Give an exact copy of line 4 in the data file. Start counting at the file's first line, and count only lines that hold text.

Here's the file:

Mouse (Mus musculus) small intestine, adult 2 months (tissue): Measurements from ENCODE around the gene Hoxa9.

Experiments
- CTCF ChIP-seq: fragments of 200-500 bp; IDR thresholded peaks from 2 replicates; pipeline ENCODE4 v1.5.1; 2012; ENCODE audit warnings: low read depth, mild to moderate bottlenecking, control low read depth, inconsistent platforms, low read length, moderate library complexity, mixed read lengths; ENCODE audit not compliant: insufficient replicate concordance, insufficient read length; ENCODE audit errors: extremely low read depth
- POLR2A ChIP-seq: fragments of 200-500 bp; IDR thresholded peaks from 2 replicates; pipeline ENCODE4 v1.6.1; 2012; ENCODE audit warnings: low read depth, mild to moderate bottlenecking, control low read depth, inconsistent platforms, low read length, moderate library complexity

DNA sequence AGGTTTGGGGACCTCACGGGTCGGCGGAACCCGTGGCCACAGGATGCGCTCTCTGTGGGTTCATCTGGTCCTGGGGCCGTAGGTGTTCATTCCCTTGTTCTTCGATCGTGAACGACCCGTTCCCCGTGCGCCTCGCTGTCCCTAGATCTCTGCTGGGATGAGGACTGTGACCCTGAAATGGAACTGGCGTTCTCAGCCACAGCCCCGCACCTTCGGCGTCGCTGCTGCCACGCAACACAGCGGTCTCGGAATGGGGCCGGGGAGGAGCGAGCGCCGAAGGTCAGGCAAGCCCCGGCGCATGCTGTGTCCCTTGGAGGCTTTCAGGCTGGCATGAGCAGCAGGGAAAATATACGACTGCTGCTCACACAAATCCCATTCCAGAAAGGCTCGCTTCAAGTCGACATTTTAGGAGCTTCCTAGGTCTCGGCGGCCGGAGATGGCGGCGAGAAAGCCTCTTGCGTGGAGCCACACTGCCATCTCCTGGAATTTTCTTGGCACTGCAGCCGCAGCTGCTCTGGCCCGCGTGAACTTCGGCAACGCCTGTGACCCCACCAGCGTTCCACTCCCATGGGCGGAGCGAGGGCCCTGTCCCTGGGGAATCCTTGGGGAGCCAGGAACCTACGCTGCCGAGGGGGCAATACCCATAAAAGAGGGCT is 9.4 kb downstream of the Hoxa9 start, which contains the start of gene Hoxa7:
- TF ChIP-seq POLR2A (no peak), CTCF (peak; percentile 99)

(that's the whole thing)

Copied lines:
- POLR2A ChIP-seq: fragments of 200-500 bp; IDR thresholded peaks from 2 replicates; pipeline ENCODE4 v1.6.1; 2012; ENCODE audit warnings: low read depth, mild to moderate bottlenecking, control low read depth, inconsistent platforms, low read length, moderate library complexity